“They’re going to come out and do what they do, so all we can do is get ready for it,” Mebane said. “If you really look at it, they’re supposed to pick New England because he (Brady) has three Super Bowl rings. If a person really doesn’t understand football, and they just look at their organization, and they see the rings and the Super Bowls, they’re going to pick that team.
“Just being on the West Coast for so long, you’re never going to get no love on the West Coast. It is what it is. You just have to go out there and play, and prove them wrong.”
Eric D. Williams: 253-597-8437
NEW ENGLAND (3-2) AT SEATTLE (3-2)
1:05 p.m., CenturyLink Field
TV: Ch. 7. Radio: 710-AM, 97.3-FM.
The series: This is the 16th meeting between the teams. The Patriots own an 8-7 edge over the Seahawks. Seattle has won five of the past seven contests, but New England took the last meeting, 24-21, at CenturyLink Field on Dec. 7, 2008 – Mike Holmgren’s last season coaching in Seattle.
What to watch: Seattle center Max Unger (hip) did not practice until Friday, but he is probable for today’s game. If Unger cannot make it, Lemuel Jeanpierre will take his spot. Running back Marshawn Lynch (back) is probable for today. New England tight end Aaron Hernandez (ankle) did not practice on Friday, but did travel with the team and is questionable to play for the first time in a month. ... New England QB Tom Brady will play for the first time at CenturyLink Field. In his 13th season, Brady is third in the league in passer rating (102.8), seventh in total passing yards (1,450), seventh in completion percentage (67.0) and tied for ninth in touchdowns (8). Brady has thrown one interception this year. New England receivers Julian Edelman (hand) and Dont’a Hightower (hamstring) are out.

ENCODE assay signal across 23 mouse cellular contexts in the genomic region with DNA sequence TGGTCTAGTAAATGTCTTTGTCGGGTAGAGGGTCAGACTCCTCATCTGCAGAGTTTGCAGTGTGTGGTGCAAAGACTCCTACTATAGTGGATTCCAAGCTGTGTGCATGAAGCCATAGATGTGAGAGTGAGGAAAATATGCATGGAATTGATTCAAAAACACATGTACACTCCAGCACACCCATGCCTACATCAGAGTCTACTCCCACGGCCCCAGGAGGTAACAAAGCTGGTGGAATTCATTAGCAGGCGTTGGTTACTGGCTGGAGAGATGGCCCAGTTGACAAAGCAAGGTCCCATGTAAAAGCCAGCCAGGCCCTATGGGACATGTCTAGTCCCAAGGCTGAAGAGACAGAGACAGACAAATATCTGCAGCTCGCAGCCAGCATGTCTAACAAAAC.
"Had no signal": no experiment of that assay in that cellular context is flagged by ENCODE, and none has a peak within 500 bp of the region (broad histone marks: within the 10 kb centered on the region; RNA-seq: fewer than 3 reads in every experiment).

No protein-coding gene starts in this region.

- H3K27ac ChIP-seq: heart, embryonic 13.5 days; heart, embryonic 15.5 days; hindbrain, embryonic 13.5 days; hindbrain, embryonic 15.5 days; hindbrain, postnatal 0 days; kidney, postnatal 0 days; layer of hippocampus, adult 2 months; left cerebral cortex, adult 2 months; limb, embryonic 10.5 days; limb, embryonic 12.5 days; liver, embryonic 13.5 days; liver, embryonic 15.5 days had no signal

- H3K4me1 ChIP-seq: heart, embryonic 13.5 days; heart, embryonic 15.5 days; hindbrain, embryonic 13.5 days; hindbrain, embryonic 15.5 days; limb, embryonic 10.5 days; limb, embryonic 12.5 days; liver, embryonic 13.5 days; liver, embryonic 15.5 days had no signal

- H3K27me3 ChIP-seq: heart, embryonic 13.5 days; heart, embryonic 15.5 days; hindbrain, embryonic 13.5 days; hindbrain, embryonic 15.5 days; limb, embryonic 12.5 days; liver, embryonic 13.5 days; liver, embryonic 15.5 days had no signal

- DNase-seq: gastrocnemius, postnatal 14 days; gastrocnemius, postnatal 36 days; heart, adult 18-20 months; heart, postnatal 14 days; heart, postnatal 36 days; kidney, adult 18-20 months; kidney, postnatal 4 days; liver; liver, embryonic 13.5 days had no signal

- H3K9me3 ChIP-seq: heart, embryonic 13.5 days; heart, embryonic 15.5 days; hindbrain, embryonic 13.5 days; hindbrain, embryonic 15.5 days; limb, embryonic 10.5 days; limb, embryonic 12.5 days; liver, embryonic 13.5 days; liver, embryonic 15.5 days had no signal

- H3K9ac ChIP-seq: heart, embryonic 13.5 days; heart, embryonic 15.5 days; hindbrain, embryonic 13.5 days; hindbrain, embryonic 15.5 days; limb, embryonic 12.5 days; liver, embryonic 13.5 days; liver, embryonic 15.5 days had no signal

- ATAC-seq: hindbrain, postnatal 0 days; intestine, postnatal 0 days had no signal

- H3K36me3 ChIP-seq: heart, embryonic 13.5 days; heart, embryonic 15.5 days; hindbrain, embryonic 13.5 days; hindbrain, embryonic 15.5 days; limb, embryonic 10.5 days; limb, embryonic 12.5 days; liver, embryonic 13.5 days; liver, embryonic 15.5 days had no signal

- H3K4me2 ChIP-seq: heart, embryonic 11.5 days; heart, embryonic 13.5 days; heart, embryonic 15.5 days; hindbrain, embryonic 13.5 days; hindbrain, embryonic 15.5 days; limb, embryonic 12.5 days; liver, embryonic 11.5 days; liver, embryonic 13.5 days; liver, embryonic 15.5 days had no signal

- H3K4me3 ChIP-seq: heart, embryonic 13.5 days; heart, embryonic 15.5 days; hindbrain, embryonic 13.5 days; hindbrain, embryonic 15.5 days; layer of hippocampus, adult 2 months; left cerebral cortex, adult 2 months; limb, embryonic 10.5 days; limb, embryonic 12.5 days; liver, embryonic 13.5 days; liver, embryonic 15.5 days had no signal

The pick: Seahawks, 22-19
24Marshawn Lynch (RB)5-11/215/sixth
Lynch will have to carry the ball at least 25 times to help control the tempo of the game and keep the ball away from Tom Brady.
33Leon Washington (RB)5-8/203/seventh
Florida State product should have some opportunities to make plays in kicking game.
79Red Bryant (DE)6-4/323/fifth
He’ll have to play more snaps because of New England’s no-huddle offense, and needs to generate a consistent pass rush.
50K.J. Wright (LB)6-4/246/second
The Mississippi State grad might have the toughest matchup on the field, keeping up with talented New England tight end Rob Gronkowski.
12Tom Brady (QB)6-4/225/13th
He is the engine that drives New England’s offense, but he’s been sacked 12 times and could turn the ball over if pressured.
83Wes Welker (WR)5-9/185/ninth
Expect Brady to go to his favorite receiver early and often as the Patriots try to attack Seattle’s defense in the middle of the field.
55Brandon Spikes (LB)6-2/255/third
The University of Florida product should have a few memorable collisions with Marshawn Lynch in the middle of the field.
32Devin McCourty (DB)5-10/195/third
He has two interceptions this season and makes plays – but also gives up big plays.
Eric D. Williams, staff writer